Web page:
Approval given for One Light Street, office tower planned as tallest in city

September 12, 1990|By Edward Gunts

The Trammell Crow Co. has received the zoning variance it was seeking to build the city's tallest building, a 44-story office tower called One Light Street on the current site of the vacant Southern Hotel.

Gilbert Rubin, executive director of Baltimore's Board of Municipal and Zoning Appeals, said his office notified the developers this week that their request for a zoning variance had been granted.

The decision was based primarily on the belief that the $180 million to $190 million building "would be an asset to the downtown community and would add to the tax base," Mr. Rubin said. "It's certainly a better use than what's there at present -- a building that has been vacant for the past 20 years."

Designed to contain 750,000 square feet of space and 446 parking spaces on the block bounded by Light, Redwood, Grant and Baltimore streets, the building would be 54 percent larger than Baltimore's zoning code allows. Under city law, a developer may construct a building that is up to 75 percent larger than the zoning code allows if the zoning board grants a variance.

Dirk Mosis, partner in charge of Trammell Crow's Baltimore office, said at a public hearing last week that his company requested the variance as part of the building permit process but wouldn't begin construction until tenants were identified for a sizable portion of the building.

He said he has "handshake commitments" from a couple of prospective tenants to lease space but is not in a position to name them. He said he would like to begin construction in time to open the building by late 1993 or early 1994.

At a zoning board meeting yesterday, another developer's request for a zoning variance that would permit expansion of the office tower known as 6 St. Paul Centre drew opposition from the owners of two neighboring office buildings.

S/A Associates of New York, the owners of 6 St. Paul Centre, sought permission to enlarge the 29-story building by "squaring off" the tower on floors 17 to 23 so those floors have the same amount of space as do floors one to 16.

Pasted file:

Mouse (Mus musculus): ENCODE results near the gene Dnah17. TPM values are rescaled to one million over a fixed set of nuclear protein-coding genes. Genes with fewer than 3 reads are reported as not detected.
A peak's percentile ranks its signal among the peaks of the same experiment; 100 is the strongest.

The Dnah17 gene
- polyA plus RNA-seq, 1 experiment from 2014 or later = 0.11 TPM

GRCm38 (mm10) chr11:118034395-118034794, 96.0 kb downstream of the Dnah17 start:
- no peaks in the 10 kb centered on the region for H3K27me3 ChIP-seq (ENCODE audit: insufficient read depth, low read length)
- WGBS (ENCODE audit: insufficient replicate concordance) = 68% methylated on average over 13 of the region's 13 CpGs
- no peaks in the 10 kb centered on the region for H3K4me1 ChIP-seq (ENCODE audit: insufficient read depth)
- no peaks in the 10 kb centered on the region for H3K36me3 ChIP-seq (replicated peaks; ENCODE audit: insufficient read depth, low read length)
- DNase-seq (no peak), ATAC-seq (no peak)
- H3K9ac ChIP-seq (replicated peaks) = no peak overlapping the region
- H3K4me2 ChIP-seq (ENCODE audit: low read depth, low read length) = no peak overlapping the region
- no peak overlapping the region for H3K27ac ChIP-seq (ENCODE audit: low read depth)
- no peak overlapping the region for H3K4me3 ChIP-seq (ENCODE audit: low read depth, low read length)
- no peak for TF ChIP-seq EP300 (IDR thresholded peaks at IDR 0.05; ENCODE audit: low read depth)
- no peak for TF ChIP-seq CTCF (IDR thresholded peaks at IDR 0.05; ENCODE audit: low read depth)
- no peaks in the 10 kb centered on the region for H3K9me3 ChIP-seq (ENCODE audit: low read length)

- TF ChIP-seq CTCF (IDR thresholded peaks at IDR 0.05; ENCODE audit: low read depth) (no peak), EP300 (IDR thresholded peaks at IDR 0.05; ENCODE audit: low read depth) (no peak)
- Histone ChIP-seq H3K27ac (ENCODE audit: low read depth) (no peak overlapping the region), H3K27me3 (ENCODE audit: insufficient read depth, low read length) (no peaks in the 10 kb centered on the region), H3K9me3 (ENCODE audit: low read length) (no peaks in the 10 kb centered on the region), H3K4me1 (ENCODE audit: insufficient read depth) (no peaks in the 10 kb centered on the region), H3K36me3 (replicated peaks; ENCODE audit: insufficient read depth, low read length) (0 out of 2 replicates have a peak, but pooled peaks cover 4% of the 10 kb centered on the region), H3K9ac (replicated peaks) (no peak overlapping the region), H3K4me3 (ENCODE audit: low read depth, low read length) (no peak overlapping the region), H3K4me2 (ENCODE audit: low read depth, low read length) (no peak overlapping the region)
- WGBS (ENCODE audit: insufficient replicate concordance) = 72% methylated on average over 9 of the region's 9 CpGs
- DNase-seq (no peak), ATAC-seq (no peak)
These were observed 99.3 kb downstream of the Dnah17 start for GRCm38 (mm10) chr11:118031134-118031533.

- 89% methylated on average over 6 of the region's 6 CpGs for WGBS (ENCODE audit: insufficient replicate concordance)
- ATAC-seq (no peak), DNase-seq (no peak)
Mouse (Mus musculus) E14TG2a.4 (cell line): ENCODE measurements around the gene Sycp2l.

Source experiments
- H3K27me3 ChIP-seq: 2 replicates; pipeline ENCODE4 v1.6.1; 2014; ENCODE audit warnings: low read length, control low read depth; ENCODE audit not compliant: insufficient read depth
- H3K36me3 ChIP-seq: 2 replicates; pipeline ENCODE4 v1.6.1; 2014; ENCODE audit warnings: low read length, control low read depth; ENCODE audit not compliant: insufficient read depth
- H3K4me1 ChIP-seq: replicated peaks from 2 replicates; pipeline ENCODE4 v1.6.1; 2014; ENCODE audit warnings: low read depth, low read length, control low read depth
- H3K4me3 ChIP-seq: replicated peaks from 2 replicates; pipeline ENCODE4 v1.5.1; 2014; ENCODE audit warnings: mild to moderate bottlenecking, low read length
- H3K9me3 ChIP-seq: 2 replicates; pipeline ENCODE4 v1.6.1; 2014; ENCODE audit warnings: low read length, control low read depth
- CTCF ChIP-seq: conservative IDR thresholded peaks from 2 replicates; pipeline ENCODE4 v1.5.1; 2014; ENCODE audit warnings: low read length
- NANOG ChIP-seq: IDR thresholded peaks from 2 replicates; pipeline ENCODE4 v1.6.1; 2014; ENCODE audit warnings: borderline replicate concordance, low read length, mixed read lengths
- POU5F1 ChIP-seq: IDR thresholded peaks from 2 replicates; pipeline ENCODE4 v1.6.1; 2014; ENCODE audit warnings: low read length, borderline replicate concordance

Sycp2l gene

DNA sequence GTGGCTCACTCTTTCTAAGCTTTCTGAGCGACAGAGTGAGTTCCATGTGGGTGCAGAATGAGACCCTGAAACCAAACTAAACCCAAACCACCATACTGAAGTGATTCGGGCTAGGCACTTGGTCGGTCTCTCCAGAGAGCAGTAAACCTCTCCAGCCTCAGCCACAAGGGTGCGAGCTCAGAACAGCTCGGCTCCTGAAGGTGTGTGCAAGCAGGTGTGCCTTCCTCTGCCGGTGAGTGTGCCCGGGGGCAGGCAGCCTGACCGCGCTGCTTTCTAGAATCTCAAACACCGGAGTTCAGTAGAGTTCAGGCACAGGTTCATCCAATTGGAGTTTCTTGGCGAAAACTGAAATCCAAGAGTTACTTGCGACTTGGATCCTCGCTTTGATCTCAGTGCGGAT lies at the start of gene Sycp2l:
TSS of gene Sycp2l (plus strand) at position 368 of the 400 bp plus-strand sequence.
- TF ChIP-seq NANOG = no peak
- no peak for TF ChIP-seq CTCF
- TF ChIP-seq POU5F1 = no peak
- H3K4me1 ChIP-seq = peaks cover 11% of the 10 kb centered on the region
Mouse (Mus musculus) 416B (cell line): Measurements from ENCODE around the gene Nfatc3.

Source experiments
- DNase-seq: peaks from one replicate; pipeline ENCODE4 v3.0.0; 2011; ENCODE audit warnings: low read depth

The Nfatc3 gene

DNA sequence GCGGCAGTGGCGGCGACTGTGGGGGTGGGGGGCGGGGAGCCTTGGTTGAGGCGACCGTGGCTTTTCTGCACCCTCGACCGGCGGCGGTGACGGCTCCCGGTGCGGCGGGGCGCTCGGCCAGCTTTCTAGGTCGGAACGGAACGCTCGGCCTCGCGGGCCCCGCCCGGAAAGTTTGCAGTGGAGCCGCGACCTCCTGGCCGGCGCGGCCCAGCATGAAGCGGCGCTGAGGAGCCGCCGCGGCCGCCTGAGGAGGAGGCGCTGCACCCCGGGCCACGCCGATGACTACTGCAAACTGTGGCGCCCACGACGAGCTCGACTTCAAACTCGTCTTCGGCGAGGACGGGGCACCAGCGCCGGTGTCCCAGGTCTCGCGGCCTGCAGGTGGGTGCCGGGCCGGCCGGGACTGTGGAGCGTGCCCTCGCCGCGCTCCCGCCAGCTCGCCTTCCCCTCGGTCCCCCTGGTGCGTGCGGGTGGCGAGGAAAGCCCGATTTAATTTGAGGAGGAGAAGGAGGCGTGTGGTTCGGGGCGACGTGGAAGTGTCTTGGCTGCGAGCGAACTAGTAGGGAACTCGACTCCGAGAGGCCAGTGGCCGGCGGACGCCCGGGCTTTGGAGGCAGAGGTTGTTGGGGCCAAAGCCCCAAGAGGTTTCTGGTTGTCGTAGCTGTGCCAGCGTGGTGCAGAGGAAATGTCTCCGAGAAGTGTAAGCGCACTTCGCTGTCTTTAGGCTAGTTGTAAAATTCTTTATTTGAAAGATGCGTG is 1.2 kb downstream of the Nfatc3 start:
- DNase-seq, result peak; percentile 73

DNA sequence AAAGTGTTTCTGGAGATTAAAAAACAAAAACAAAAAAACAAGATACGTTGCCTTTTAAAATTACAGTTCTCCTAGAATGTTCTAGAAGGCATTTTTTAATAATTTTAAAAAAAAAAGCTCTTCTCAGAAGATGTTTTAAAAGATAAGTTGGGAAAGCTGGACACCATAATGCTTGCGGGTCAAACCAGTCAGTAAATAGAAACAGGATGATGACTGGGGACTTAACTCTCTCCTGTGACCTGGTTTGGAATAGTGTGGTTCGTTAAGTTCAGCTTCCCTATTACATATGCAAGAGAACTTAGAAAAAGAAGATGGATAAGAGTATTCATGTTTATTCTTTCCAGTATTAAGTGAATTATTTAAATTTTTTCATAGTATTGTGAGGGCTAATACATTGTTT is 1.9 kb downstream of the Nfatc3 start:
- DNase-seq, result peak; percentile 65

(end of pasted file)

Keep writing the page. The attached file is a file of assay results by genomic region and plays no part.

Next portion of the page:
The tower now "steps back" above the 16th floor on the west side so that each level above the 16th is smaller than the levels below. The proposed construction would give the building 26,520 square feet of additional space.

The plan drew opposition from Vincent Hock, vice president for administration and general counsel of American Trading Real Estate Properties Inc., the owners of the W.R. Grace and Co. building at the northeast corner of Baltimore and Charles streets and the Blaustein Building at the southeast corner of Charles and Fayette streets.

Both buildings abut 6 St. Paul Centre, and Mr. Hock said his company was worried about the extent to which construction activity would block access to American Trading's properties.

He also said some office tenants' views toward the harbor from the Blaustein Building would be blocked by the proposed addition.

Thomas Biddison, an attorney for S/A Associates, said the idea of adding space on floors 17 through 23 came out of the owners' efforts to lease the building to the U.S. General Services Administration. Federal officials have since selected another downtown site -- an 11-story building planned by developers Otis Warren and Theo Rodgers for the southwest corner of Baltimore and Howard streets -- where they want to lease 250,000 square feet of space for a variety of federal agencies.

Mr. Biddison said he did not know how soon his clients would proceed with the proposed expansion if the zoning variance was approved, now that the federal agencies are going elsewhere. He said they are seeking the variance as a way of "keeping their options open" in leasing the 340,000-square-foot building, which is 85 percent vacant.

Gia Blattermann, chairman of the zoning board, said its members will decide whether to grant the variance in the next seven to 10 days.

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